Blunt Revels in Upbeat Optimism of New Album
James Blunt prefers to think of his enduring first hit, "You're Beautiful," as a blessing, not a curse.
True, none of his songs have attained the massive success that "You're Beautiful" did when it hit the No. 1 spot five years ago in the U.S. and beyond. But Blunt, 33, is happy to have that song on his musical resume, so long as people understand there's a lot more to his achievements.
"I hope people know it's just a commercial for an album, because every musician makes something much more important than the commercial for the album," said Blunt. "If you're a fan of music and you go and listen to the album ... find really which is the hidden gem amongst them."
Blunt is hopeful people will take a close listen to his new CD, "Some Kind of Trouble," the third for the former British Army man. He calls the album, which includes the first single, "Stay the Night," his most upbeat.
The Associated Press: A lot of people think you disappeared in the last few years.
Blunt: I haven't been too lazy since then, I promise. I went on the road for two years, doing a world tour, and I ended up in the weirdest and the most wonderful places. ... Then after that, I went into the studio and I was locked into the studio for 12 months, and the result is this album, "Some Kind of Trouble."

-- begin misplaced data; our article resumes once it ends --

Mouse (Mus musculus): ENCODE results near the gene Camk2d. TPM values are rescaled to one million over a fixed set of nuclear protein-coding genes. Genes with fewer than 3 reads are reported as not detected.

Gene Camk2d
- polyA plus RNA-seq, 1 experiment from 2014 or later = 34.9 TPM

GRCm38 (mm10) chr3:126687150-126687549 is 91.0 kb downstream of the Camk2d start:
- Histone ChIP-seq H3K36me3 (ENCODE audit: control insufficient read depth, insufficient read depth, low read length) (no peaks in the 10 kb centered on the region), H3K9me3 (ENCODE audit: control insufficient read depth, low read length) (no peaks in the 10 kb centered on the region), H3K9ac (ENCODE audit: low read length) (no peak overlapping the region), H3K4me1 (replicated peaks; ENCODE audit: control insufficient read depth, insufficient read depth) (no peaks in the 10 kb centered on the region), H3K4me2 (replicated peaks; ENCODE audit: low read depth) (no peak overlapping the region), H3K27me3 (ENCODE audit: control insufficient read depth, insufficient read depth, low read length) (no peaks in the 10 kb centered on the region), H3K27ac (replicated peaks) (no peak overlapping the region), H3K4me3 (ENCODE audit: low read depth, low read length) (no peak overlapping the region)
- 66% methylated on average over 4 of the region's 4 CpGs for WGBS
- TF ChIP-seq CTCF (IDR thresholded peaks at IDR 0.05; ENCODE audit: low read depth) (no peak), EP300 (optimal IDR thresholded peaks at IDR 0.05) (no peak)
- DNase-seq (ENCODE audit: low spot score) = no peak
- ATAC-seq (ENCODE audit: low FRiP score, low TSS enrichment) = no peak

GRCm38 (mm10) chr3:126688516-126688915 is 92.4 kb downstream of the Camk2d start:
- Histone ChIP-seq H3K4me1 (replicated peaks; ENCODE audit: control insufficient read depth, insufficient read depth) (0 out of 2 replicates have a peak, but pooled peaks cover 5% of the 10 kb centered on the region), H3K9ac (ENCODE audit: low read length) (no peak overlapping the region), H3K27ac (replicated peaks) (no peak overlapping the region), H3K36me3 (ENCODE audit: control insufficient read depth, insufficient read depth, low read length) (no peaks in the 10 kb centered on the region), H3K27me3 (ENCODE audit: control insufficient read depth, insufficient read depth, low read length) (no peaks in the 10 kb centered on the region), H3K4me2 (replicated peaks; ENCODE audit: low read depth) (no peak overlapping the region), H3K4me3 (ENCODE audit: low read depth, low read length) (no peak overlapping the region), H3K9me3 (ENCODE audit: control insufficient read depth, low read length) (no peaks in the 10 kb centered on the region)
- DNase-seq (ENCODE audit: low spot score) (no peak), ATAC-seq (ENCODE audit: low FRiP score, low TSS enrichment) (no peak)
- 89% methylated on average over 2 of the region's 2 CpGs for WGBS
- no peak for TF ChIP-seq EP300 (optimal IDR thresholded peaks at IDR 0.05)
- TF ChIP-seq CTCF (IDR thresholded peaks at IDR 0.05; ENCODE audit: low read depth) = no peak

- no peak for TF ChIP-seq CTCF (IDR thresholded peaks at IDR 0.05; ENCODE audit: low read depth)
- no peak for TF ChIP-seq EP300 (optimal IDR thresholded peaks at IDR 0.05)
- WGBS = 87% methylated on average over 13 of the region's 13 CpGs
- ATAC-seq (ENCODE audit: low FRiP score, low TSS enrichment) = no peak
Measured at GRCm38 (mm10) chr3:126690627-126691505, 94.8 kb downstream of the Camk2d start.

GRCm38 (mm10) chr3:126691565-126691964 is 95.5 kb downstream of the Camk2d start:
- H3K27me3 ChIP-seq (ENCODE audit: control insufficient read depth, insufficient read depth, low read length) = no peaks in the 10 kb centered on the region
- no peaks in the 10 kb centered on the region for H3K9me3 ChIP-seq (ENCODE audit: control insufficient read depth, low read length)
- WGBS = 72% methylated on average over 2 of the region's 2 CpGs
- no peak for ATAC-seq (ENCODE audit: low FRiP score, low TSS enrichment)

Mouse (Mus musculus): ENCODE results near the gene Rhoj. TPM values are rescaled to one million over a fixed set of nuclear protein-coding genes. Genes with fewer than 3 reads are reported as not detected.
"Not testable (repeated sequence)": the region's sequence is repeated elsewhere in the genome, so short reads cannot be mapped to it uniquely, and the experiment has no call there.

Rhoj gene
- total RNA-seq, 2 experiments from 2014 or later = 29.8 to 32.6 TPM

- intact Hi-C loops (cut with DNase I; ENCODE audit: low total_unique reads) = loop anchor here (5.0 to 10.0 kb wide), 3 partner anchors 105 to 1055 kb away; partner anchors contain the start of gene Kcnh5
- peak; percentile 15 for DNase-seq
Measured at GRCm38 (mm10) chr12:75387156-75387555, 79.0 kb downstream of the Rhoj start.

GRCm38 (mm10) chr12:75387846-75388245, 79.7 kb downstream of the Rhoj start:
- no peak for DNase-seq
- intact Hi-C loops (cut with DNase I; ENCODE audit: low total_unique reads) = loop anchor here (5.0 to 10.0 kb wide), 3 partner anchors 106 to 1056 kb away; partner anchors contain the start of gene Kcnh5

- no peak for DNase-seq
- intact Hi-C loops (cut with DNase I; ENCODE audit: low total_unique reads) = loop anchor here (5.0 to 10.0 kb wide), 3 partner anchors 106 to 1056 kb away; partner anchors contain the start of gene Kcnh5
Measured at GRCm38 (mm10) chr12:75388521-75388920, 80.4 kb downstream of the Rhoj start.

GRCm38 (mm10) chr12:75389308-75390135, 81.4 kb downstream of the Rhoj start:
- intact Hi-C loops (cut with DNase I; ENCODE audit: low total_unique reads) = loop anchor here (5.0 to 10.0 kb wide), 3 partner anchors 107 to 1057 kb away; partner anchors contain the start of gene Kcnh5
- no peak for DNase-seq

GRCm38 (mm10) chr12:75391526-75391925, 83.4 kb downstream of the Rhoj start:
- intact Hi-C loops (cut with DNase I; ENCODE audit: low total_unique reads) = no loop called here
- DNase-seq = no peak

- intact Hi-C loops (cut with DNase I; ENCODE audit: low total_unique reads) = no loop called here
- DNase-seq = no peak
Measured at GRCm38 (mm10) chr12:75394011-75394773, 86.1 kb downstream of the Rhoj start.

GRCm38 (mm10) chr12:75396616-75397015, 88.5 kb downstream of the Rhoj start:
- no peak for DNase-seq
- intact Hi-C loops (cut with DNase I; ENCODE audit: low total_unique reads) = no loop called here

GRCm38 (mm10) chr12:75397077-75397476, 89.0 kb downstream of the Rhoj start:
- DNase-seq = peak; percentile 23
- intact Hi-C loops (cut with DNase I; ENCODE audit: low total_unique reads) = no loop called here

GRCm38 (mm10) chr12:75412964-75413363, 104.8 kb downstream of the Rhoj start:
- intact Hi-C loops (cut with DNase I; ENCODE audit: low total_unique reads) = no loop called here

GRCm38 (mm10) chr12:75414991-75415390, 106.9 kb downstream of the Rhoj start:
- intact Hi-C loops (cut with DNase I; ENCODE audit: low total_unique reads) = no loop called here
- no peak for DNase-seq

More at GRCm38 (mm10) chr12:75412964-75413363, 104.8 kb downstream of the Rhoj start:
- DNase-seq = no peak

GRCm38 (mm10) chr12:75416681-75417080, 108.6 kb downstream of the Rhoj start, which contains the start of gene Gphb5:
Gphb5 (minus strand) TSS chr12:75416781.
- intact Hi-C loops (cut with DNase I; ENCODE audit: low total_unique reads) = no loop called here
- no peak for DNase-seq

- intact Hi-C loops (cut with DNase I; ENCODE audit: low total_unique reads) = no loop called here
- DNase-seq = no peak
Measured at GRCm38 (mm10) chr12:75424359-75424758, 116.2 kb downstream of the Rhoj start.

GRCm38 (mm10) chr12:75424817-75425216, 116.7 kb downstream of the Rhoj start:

AP: Did you enter the studio looking for a particular sound?
Blunt: I knew what I didn't want to do is record or write the same kind of album that I'd done before, because that wouldn't be fulfilling. So instead, I hung out for a little bit with my mates, I got some new inspiration just from some everyday experiences.
AP: Does it reflect a different place in where you are in life?
Blunt: A lot of the reason why this album is more upbeat is because I learnt on the electric guitar, and then I joined the Army. ... It was just a hassle carrying around an electric and an amplifier. There was nowhere in my tank to plug in my amplifier, nowhere in the bush that I was hiding in to plug in my amplifier, so an acoustic guitar was just more practical. The problem with that then is that I just sort of wrote quite melancholic songs, and although that's cool for a while, it doesn't reflect me totally. It's been really nice now to find a socket to be able to plug in an amplifier and be able to play songs on the instrument that I first learned on.
AP: Do you think the upbeat songs will surprise people?
Blunt: Yeah, I'm definitely known for a couple of sad, miserable songs. "You're Beautiful" is my most famous one here in the States, and "Goodbye My Lover," and both of them aren't the happiest of tunes. So I think people will hopefully enjoy this "Stay the Night." The first single is really upbeat and optimistic, and it's fun for me to play live to.
AP: Is that the feel for the album?
Blunt: It's here and now but it has the kind of blind optimism of the '80s when as a race of humans, we believed we could get together and do anything, and maybe in the same ways of my own teenage years, where you kind of felt life was for living.
AP: Do you think that optimism is lacking now?
Blunt: Well, you know I'm English and the English are pretty good at being cynical about life. I think you as Americans have a great quality of being quite positive, and for me I've enjoyed having that sense of optimism on this album.